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Pouring Cost

Pouring At A Profit

Pouring Cost

Your Pouring Costs are one of the most crucial parts of a success Bar, Restaurant, Nightclub or Entertainment Venue. Here are 5 Steps along with details and examples to assure your Pouring at a Profit

You’ve probably read article after article of people preaching about how to control your pouring costs.  They claim you can fix it by watching your bartenders pours, changing your pricing and following a simple math formula.

Actually it’s not that simple.  In this article, I will outline 5 steps I have used over the years in retaining some of the industry’s lowest pour costs.

  • Control your bartender’s pours
  • Limit the products you carry
  • Control your unit cost by controlling your free products
  • Perpetual “Detailed” Inventory Tracking
  • Order based on “Usage” (Not based on Par)


Industry experts have said, time and time again, the average Combined Pour Cost is somewhere between 18% to 28%  They get these figures by using the following formulas… Cost of Goods divided by Retail Sale Price equals the Pour Cost.


  • 11% for liquor ($0.40 cost / $3.50 sale = 11% pour cost)
  • 25% for bottled beer ($0.63 cost / $2.50 sale = 25% pour cost)
  • 33% for wine ($1.68 cost / $5.00 sale = 33% pour cost)

However, Bars and Pubs operating with lower drink prices will have a higher CPC where as Nightclubs and Adult  Clubs operating with higher drink prices and bottle service will have a lower CPC prix cialis en france.

The first thing you have to do is decide what’s a profitable CPC for your type of business, operating in the market that you’re in. That part I’ll leave up to you.

I was recently operating a 1500 occupancy Nightclub in Las Vegas with an average CPC of 6.5% (That’s 50% lower then the industry average). 10% of our sales came from bottle service, the average drink price was $10.00, and the nightclub was open 7 days a week. That being said, operating at a 6.5% CPC with those variables, is truly considered Pouring at a Profit…

Below you will find the 5 steps along with details and examples that I would take each and every week to assure that my property was indeed “Pouring at a Profit”.

Bar Experts Inventory

5 Steps Towards “Pouring at a Profit”

1 – Control your bartenders pours

  • Pour test your bartenders prior to each and every shift
  • Change your pour test periodically
  • Change your pour size
  • Change the flow of your pour spout and
  • Change the bottle you use for testing

2 – Limit the products you carry. (My menu consisted of the following)

  • Vodka’s – Grey Goose, Stolichnaya (Elit, Vanilla, Raspberry, Blueberry, Orange), Absolute, Ketle One, Belvedere (Bottle Service Only), Sky (Bottle Service Only) and El CuCuy (Well)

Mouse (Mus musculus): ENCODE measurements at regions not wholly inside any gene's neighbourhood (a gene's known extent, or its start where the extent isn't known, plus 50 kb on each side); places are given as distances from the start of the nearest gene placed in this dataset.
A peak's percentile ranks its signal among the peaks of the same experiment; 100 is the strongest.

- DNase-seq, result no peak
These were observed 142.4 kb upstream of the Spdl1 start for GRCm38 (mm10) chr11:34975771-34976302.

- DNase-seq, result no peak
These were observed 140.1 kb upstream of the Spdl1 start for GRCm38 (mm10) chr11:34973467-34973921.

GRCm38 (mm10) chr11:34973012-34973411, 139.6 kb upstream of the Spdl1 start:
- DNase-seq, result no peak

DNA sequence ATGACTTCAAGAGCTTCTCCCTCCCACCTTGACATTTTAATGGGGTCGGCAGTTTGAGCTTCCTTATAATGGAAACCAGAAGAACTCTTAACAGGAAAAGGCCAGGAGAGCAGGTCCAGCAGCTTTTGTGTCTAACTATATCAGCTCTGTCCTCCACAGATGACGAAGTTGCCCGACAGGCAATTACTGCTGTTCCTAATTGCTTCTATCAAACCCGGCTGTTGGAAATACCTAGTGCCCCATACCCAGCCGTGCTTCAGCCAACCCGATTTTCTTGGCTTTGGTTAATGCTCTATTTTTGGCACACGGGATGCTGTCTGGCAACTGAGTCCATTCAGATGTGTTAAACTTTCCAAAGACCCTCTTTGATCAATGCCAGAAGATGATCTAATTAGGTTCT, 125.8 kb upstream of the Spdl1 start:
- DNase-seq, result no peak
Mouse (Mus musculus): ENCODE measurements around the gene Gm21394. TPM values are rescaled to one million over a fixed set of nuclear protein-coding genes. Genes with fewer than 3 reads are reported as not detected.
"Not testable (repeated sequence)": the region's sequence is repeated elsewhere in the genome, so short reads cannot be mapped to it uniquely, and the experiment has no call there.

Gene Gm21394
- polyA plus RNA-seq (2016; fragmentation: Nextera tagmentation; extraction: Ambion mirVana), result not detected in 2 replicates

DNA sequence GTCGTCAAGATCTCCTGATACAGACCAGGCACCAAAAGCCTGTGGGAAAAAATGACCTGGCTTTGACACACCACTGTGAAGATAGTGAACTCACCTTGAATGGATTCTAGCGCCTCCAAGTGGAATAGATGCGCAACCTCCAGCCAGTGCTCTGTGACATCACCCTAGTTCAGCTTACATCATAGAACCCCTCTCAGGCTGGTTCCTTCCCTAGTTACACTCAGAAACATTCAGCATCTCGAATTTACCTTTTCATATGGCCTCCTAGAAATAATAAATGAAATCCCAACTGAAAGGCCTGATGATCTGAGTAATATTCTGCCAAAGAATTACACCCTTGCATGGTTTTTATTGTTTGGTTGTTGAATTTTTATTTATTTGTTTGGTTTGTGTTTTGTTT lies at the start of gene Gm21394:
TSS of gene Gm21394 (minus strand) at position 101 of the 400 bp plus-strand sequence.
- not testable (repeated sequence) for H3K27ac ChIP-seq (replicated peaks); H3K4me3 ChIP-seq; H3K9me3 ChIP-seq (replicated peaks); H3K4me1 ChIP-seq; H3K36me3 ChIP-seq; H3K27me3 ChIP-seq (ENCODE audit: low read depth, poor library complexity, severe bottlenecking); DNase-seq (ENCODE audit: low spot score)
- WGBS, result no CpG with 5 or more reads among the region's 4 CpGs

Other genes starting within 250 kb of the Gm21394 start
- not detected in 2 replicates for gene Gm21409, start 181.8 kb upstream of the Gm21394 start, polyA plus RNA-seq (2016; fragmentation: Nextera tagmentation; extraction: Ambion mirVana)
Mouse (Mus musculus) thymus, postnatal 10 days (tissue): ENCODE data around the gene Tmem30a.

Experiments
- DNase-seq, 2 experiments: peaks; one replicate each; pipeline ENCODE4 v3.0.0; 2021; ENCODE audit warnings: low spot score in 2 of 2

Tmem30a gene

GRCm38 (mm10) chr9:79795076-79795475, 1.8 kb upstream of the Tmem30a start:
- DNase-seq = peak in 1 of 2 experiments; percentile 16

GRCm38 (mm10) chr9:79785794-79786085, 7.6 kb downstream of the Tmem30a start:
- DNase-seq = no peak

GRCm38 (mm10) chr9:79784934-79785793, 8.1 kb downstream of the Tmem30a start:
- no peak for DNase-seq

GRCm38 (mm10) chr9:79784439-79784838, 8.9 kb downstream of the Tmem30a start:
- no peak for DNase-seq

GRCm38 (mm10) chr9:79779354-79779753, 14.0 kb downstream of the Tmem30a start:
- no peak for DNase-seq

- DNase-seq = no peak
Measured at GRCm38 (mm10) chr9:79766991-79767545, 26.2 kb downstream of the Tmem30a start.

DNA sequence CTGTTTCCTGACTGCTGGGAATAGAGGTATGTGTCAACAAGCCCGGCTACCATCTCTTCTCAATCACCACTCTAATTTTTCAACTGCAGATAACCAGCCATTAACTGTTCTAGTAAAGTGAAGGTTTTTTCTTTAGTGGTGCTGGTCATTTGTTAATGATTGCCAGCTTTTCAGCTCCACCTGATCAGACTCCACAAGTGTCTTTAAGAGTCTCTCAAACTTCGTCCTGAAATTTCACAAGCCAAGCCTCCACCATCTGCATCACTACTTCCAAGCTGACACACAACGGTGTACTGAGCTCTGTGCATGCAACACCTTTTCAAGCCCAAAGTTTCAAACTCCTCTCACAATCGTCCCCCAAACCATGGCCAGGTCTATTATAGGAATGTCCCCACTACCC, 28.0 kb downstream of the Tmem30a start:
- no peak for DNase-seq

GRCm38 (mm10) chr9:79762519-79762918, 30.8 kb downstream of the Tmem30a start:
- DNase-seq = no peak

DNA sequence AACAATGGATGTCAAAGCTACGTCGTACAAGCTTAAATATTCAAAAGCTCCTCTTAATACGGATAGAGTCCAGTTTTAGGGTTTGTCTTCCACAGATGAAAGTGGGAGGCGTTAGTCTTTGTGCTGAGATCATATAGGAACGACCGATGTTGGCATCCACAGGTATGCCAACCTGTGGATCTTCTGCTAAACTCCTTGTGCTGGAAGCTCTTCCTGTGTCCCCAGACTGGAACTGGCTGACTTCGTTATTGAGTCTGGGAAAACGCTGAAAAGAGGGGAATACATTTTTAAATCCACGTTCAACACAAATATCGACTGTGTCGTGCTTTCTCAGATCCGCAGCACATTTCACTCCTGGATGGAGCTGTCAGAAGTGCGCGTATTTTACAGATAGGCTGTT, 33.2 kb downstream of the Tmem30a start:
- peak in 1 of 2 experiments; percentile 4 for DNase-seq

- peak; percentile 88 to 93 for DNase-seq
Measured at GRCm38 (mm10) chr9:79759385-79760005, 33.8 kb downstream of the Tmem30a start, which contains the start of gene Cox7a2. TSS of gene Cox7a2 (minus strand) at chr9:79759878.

• Bottle Beer – Amstel Light, Budweiser, Budlight, Coors Light, Corona, Heineken, Michelob Ultra, New Castle and Stella
  • Gin – Bombay Sapphire, Crystal Palace (Well) and Tanquery
  • Rum – Bacardi (Superior and 3 flavors), Captain Morgan, Ron Rio (Well) and Sailor Jerry
  • Scotch – Chivas, Dewars and Johnny Walker Black
  • Bourbons / Whiskeys – Crown Royal, Jack Daniels, Jameson, Jim Beam, Makers Mark, Northern Light (Well) Seagrams, Southern Comfort and Wild Turkey
  • Cognac – Courvoisier V.S, Hennessey VSOP
  • Cordials – Dekuypers (11 Flavors), Chambord, Cointreau, Disaronno, Frangelico, Goldschlager, Grand Marnier, Hypnotic, Tuaca, Kahlua, Midori, Jagermeister, Rumplemintz
  • Champagne / Sparkling Wine – Cristal, Dom Perignon, Vueve Cliquot, Kenwood (Well)

 3 – Control your unit cost by controlling your free products.

  • Liquor distributors always have free product promotions and usually give you whatever they want to see on your back bar.
  • Always request free products only of those products you are currently ordering.

Example: If Bacardi is running a promotion where for every case of Bacardi you order, they give you a free bottle of a flavored Bacardi. I would only accept the flavors that I was currently stocking. This kept my back bar clean from having 12 different Bacardi flavors and more importantly this lowered my bottle unit cost for that product.

Perpetual “Detailed” Inventory Tracking

(Your weekly inventory tracking should include.

  • Case Cost
  • Unit Cost
  • Cost per Serving
  • Beginning Inventory Units
  • Beginning Inventory $ Value
  • Weekly Purchase Units
  • Weekly Purchase $ Value
  • Weekly Received Units
  • Weekly Received $ Value
  • Total On Hand Units
  • Total On Hand $ Value
  • Consumed Units
  • Consumed $ Value
  • Comps
  • Discounts
  • Spill Rate
  • Ending Inventory Units
  • Ending Inventory $ Value
  • Total Usage
  • POS Tracking
  • Variance

Order based on “Usage” (Not based on Par)

Most operators place their orders based on a Par guide. Leaving you with broken case orders and unnecessary stock sitting in your liquor room. (Unnecessary unused stock raises your risk of employee theft as well as breakage and an inflated pouring cost)

I placed my orders every week based on what I sold and my upcoming projections, not what my par stock was.

These steps will help you order more precisely, clean up you back bar, limit your risk of theft and help control your pour costs to assure your venue is Pouring at a Profit. We’ve given you the tricks – now go work your magic!

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